By Euro Weekly News Media • 26 October 2014 • 9:39
As many of us living in Spain struggle with learning a new language, news from researchers in Spain, Germany and Scotland indicates that wrapping your mind and tongue around such every day phrases like Mi aerodeslizador está lleno de anguilas can produce welcome, yet unexpected benefits.
A joint team of Spanish and German researchers from Barcelona’s Bellvitge Biomedical Research Institute and Otto von Guericke University in Magdeburg, Germany have conducted trials on 36 adults who participated in gambling simulations and language-based tests.
The researchers found that the process of learning a language and expanding the vocabulary produces a similar stimulating effect in the same part of the brain as having sex or eating your favourite chocolate.
The ventral striatum is a part of the brain that is activated when people are involved in pleasurable activities such as sex, drugs, gambling or eating sugary foods.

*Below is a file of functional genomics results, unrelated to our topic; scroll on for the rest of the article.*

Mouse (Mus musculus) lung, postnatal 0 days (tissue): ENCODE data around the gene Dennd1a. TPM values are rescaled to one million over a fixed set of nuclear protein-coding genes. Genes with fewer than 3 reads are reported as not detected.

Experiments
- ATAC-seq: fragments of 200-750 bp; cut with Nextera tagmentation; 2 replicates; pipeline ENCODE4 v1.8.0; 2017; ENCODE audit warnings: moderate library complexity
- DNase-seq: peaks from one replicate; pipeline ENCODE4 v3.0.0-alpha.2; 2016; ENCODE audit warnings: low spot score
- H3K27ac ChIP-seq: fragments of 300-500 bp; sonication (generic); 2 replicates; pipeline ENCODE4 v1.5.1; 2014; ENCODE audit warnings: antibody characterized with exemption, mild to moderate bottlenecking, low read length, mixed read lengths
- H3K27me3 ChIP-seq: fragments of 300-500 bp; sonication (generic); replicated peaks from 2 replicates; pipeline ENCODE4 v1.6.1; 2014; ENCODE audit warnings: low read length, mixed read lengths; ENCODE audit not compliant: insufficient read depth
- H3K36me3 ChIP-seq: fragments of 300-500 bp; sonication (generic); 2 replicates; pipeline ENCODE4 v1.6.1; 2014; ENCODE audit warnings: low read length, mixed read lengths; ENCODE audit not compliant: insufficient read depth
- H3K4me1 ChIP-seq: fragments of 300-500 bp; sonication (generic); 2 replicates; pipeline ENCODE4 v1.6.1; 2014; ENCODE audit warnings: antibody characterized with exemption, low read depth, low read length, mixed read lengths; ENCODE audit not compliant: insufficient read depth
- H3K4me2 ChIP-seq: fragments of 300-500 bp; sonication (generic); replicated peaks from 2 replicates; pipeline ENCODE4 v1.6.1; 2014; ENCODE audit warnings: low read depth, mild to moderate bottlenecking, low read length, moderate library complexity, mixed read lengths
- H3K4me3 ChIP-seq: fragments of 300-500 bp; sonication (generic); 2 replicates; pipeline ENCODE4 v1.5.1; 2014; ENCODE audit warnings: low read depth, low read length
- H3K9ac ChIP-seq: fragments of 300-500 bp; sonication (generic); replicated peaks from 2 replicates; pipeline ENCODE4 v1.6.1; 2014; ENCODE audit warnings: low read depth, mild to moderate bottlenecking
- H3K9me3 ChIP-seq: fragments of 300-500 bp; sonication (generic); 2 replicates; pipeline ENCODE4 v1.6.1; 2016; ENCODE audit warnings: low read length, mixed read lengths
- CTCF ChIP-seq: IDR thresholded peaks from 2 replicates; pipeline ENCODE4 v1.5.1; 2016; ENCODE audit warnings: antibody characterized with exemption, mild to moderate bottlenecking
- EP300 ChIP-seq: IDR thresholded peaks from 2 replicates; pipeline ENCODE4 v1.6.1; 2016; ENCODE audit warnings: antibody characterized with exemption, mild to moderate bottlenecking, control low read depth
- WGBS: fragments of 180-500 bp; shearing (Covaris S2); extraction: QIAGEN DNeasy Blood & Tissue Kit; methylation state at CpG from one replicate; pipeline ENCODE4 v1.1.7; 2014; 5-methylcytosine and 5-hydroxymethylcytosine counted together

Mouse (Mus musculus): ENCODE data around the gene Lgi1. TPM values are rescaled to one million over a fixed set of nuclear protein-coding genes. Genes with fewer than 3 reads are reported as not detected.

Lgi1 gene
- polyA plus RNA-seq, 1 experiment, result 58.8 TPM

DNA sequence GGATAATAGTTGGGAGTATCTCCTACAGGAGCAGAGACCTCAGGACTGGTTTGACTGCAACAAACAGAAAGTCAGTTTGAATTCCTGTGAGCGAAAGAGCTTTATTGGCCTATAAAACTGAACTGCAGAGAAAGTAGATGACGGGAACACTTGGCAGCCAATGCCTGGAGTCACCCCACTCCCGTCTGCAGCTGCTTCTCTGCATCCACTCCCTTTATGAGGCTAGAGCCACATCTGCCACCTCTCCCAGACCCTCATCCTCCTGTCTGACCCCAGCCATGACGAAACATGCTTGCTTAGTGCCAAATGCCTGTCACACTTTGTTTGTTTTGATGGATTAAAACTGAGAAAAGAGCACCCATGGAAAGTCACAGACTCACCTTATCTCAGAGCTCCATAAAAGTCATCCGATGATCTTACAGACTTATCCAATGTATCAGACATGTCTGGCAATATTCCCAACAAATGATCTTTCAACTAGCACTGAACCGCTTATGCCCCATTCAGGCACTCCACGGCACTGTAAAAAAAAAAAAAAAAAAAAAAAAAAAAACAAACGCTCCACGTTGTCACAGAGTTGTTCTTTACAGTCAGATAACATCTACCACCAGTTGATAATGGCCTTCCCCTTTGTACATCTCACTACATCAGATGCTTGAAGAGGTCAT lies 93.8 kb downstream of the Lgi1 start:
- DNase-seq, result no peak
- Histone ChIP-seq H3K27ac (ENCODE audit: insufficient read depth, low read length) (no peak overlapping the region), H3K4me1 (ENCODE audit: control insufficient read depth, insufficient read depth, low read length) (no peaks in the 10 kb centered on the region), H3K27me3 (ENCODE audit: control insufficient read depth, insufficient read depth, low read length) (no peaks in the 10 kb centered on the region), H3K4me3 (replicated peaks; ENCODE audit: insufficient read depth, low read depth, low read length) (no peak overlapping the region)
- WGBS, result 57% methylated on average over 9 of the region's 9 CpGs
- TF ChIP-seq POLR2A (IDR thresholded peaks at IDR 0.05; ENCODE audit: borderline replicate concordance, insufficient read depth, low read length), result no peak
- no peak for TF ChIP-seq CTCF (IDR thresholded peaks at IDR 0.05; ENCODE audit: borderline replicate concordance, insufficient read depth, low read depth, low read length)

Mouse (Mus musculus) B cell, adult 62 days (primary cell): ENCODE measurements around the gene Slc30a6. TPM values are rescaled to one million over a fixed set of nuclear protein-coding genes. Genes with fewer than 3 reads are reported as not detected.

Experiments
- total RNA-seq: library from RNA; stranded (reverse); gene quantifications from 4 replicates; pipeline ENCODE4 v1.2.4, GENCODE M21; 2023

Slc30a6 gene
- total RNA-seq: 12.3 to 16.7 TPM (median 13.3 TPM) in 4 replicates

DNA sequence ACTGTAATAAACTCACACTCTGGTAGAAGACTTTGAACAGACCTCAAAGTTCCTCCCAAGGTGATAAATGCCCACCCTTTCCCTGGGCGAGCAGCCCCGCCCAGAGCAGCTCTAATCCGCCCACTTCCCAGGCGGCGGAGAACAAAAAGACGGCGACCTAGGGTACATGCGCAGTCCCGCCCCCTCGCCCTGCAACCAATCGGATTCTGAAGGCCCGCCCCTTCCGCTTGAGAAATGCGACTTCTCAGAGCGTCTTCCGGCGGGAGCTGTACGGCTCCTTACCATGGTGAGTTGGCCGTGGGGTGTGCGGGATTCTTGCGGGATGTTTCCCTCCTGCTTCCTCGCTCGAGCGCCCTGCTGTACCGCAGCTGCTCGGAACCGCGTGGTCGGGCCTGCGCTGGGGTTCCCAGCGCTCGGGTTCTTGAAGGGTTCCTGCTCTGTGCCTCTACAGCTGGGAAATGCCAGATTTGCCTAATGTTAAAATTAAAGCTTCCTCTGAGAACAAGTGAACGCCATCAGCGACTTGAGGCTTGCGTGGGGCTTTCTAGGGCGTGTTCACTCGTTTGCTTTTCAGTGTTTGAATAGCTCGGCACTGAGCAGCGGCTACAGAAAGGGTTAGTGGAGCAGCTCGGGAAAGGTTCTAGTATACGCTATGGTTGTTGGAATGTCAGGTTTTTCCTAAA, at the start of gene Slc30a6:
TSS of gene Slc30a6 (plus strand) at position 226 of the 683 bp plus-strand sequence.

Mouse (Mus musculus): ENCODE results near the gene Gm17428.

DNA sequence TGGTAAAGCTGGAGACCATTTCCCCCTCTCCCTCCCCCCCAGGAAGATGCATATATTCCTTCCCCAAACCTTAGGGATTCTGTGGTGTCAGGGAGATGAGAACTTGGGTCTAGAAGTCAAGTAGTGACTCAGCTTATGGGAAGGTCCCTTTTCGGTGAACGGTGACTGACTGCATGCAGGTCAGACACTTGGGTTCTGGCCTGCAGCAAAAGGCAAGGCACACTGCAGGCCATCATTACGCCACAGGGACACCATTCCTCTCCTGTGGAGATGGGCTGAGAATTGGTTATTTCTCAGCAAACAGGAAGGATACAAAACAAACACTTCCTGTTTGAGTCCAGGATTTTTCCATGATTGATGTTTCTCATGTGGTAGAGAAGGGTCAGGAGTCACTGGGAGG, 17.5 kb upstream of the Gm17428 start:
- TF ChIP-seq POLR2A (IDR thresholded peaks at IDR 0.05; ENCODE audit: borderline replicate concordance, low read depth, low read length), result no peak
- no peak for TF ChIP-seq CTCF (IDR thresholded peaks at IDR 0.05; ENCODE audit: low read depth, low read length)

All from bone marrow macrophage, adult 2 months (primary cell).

The Spanish –German study adds further evidence to the increasingly accepted belief that learning a second language helps to keep your brain sharp as you age and is an excellent tool in the fight against dementia and Alzheimer’s disease.
Dr. Thomas Bak, a lecturer in the philosophy, psychology, and language sciences department at the University of Edinburgh, conducted a study into the patterns of slower mental decline among bilingual people in a group of 835 people born in 1936 and found that level of education and intelligence mattered less than learning a second language, when it came to delaying cognitive decline. Study participants who speak two or more languages have significantly better cognitive abilities in their 70s than their peers.
Speaking in the journal Neurology, Dr Bek, said, “being bilingual keeps the brain nimble and may delay the onset of dementia and Alzheimer’s by up to six years.” He added “It’s not the good memory that bilinguals have that is delaying cognitive decline it is their attention mechanism, their ability to focus on the details of language.”
“Our study shows that bilingualism, even when acquired in adulthood, may benefit the ageing brain, just having the basics of those linguistic connections can help delay dementia.”
So as you settle down to your morning coffee or cup of tea, ponder for a moment the benefits of chocolate, churros and maybe a longer lie in this morning whilst practising your Spanish verbs.
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